I am not convinced that religion can be defined in a set way. It may be that religion is more like “games,” that, to use Wittgenstein’s example, have “family resemblances” with one another. We could group card games together, ball games, subdivide into football-like games (soccer, rugby, and American football), baseball-like games (cricket, baseball), etc. So some religions believe in a transcendent creator God (Judaism, Islam, Christianity); others are pantheistic (most forms of Hinduism)—and some are even atheistic or at least agnostic (Theravada Buddhism). Some religions accept life after death (Christianity, Islam, Zoroastrianism, Hinduism); others either deny it or are neutral (Judaism, Confucianism, Zen Buddhism). At the edges of “religion” are addiction to football or some other sport (“ultimate concerns”). This “family resemblances” approach is probably the best we can do at “defining” religion.
“Philosophy of religion” as practiced in the United Kingdom and in the United States is de facto philosophy of theism. The predominate philosophical tradition is broadly analytic, and issues discussed include the existence and nature of God, the relationship between faith and reason, the problem of evil, and life after death. Some philosophy of religion is de facto analytic systematic theology, and is represented by the work of such philosophers as Richard Swinburne, Alvin Plantinga, and Eleonore Stump. Religions other than the great monotheistic religions come into play only when the issue is whether one religion carries more truth than another—one can be exclusivist (salvation only is available through one religion), inclusivist (e.g, Karl Rahner’s belief that some “non-Christians” can be saved), and pluralist (the notion that truth is something that must be culled from all the world’s religions–salvation comes in many ways).
Continental philosophers of religion have taken a broader phenomenological approach, focusing on religions other than the theistic religions with origins in the Middle East. Thus, one might find a continental philosopher focusing on Hinduism or Buddhism or on Native American religions. Since eastern religions do not sharply distinguish philosophy and religion, many scholars of religion who focus on Hinduism, Buddhism, Daoism, and other non-western religions are often doing “philosophy of religion.”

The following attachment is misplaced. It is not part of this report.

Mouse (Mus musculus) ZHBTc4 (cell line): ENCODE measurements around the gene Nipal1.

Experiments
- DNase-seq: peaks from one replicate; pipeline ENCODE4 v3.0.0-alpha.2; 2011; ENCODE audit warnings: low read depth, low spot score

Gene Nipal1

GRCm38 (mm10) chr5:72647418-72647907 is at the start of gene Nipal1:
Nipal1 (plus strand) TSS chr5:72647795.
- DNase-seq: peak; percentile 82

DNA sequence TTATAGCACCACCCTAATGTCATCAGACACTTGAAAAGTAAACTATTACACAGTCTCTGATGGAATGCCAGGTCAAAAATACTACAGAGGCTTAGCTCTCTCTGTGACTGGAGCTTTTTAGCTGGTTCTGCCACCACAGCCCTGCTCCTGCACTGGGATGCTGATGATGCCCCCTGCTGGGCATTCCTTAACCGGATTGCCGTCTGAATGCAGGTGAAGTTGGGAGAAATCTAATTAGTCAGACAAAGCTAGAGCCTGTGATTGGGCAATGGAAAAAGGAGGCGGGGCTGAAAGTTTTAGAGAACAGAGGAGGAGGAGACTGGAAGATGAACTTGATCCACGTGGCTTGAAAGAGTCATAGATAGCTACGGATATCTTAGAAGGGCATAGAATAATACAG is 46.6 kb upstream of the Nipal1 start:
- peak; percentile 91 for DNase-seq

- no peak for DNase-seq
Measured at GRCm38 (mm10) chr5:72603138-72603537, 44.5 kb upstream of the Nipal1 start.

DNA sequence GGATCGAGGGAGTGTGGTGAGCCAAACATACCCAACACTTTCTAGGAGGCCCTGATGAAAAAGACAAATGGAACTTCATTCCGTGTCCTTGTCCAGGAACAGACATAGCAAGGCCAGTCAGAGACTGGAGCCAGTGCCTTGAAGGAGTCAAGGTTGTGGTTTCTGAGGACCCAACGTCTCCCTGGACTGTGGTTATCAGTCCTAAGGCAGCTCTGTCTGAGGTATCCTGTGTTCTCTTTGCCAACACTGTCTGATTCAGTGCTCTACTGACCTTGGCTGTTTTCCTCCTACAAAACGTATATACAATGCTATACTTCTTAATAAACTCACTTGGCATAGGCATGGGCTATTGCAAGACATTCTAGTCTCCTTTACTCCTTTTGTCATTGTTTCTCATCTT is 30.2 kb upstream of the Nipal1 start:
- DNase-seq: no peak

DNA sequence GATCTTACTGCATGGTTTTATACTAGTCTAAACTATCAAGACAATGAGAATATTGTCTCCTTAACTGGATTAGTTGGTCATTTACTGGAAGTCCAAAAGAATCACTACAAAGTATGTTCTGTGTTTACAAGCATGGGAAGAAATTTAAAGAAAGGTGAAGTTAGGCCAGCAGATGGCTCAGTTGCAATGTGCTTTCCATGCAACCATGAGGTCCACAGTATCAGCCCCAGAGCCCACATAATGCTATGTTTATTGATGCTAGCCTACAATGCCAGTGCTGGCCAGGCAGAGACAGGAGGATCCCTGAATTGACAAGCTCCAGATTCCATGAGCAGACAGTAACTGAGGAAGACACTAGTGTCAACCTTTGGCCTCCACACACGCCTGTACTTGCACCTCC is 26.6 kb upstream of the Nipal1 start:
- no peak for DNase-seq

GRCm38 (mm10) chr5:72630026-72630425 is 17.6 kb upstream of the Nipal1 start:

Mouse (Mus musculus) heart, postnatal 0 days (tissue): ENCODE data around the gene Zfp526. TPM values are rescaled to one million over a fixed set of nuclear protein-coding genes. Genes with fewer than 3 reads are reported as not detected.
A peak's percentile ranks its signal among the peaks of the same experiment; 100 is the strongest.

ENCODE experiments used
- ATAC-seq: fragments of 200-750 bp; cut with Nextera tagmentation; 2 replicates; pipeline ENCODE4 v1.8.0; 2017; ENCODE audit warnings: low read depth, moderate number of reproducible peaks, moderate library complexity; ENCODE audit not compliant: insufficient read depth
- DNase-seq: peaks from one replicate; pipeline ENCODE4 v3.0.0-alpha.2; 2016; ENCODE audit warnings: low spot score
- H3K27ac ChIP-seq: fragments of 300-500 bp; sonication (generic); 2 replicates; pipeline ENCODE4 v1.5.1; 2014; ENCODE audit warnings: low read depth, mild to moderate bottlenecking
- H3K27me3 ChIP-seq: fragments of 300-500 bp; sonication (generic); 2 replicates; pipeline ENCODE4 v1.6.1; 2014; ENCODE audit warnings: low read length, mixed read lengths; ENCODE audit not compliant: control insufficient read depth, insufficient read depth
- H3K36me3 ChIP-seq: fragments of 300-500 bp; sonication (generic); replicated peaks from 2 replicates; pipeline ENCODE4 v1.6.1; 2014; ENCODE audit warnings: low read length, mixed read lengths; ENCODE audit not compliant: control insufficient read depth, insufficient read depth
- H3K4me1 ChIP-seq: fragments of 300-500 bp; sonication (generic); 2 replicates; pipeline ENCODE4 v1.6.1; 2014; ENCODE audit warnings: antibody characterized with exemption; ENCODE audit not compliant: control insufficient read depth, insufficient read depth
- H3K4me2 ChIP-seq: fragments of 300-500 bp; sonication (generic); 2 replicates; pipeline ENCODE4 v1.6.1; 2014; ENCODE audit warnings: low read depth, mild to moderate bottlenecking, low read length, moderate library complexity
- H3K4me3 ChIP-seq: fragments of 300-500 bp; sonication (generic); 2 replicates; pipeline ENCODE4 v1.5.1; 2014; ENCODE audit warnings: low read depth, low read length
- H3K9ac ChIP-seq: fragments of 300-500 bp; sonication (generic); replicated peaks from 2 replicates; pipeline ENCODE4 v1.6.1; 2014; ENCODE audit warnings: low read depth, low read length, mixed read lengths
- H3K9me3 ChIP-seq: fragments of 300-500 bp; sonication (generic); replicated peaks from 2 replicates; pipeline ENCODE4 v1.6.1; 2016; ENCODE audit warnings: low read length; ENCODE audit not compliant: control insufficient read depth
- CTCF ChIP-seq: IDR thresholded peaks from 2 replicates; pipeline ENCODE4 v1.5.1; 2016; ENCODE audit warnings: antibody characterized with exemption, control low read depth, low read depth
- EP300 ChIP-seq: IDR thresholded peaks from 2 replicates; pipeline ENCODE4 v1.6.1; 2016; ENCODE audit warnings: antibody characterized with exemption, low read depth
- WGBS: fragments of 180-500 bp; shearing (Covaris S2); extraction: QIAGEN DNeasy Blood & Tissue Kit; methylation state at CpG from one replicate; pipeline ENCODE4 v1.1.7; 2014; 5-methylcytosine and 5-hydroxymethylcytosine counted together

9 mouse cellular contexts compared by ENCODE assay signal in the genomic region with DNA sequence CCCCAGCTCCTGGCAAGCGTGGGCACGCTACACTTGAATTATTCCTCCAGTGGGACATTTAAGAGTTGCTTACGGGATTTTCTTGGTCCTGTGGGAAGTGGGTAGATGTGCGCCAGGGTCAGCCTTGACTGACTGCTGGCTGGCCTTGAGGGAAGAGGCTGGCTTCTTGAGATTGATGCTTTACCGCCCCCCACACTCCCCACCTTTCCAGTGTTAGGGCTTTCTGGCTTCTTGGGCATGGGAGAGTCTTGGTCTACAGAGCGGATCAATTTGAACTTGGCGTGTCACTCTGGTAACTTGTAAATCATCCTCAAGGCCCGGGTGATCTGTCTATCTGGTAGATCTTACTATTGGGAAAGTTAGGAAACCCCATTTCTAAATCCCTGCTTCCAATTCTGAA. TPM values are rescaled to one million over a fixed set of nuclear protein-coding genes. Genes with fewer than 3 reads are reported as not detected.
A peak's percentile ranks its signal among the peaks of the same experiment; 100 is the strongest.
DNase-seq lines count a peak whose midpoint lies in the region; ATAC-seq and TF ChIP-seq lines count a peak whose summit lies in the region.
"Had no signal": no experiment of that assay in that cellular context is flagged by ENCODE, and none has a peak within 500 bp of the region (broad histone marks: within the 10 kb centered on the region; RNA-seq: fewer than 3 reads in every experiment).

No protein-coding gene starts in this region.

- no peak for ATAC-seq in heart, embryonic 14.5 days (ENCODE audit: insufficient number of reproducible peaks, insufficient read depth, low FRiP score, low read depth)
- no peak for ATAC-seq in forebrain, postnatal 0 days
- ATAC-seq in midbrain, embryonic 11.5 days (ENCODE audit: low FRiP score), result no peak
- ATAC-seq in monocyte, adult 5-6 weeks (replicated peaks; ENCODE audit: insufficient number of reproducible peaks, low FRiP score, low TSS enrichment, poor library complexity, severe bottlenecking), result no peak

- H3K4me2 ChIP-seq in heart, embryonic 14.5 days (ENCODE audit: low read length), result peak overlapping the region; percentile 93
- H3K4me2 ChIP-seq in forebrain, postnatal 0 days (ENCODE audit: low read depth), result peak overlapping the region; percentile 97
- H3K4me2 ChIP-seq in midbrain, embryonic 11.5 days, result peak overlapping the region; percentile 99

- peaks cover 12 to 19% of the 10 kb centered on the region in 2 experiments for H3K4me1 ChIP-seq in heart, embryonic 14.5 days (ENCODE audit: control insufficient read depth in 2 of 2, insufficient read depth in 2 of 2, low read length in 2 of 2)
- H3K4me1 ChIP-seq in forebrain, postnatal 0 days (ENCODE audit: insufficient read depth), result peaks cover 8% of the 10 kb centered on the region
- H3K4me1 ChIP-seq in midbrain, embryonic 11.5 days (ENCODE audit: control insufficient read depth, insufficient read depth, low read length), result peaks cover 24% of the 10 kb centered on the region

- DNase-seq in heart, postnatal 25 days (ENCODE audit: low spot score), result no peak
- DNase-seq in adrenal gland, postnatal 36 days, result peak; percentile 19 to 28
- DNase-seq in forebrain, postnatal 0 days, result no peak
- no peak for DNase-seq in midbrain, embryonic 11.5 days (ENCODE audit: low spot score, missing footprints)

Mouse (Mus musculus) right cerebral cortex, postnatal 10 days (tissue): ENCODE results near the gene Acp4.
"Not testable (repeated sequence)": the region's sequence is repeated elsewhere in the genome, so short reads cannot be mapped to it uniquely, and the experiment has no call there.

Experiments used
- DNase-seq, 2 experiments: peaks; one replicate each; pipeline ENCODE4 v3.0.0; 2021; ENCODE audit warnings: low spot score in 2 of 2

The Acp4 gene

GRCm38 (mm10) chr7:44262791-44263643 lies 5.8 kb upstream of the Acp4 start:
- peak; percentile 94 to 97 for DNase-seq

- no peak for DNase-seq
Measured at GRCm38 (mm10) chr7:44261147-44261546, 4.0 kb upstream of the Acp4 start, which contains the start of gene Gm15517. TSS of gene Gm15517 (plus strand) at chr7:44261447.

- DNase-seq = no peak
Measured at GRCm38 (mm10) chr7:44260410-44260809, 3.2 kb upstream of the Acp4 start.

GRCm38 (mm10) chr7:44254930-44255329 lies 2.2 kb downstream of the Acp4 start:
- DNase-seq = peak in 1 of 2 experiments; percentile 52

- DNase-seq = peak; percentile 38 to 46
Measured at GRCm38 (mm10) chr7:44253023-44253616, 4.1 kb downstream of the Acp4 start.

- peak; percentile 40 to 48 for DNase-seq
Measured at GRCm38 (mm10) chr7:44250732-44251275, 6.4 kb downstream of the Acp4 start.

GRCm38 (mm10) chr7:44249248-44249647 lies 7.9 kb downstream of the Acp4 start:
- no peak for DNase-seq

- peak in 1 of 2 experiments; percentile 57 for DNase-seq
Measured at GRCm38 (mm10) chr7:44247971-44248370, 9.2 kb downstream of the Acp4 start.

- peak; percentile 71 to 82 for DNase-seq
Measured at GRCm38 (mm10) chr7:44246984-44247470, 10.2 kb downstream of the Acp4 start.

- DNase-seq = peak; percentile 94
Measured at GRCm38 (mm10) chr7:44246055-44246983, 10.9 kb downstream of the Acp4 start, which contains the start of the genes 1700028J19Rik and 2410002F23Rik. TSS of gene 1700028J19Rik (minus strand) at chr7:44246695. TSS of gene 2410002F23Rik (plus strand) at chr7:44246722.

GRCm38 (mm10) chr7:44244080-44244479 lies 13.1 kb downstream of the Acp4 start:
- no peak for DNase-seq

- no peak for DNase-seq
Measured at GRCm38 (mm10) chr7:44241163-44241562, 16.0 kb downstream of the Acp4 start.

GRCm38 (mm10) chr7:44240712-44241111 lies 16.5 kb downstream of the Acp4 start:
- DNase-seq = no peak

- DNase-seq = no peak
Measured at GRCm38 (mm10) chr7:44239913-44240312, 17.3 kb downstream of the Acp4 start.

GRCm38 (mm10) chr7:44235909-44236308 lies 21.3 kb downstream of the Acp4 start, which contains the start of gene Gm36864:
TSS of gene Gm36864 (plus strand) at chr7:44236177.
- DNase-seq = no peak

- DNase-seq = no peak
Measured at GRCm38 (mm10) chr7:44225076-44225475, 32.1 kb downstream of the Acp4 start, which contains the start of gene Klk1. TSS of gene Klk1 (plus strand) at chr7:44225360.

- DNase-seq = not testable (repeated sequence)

It is understandable that Western analytic philosophy of religion focuses on what is historically the dominant religious tradition in the West, Christianity, with some Jewish and Islamic thought included as well. It is difficult in a single lifetime to understand one’s own tradition–a fortiori this applies to other traditions. For example, a religion claiming an all-powerful, all-good creator God exists must deal with the problem of evil, of why an omnipotent, omniscient, and omnibenevolent being would permit to exist–that is not a problem for pantheistic religions for whom God is the universe itself.
A traditional-neutral approach to philosophy of religion is neither possible nor desirable. This does not mean a philosopher cannot evaluate truth claims outside the philosopher’s own tradition. To do so, the philosopher must seek to understand what a member of the other tradition means when using terms such as “God” or “Brahman” or “The One”–a difficult and time-consuming task. Most philosophers of religion are content to examine the coherence and truth claims of their own religious tradition. This does not imply that an atheist cannot evaluate the internal coherence and truth of a particular religious tradition. However, the atheist must seek to understand the philosophical and theological development of that tradition and be fair in criticism. Philosophy of religion, then, is the application of reason and experience to test the coherence and fit with reality of the claims of particular religions. This definition includes the de facto systematic theology practiced by some contemporary analytic philosophers.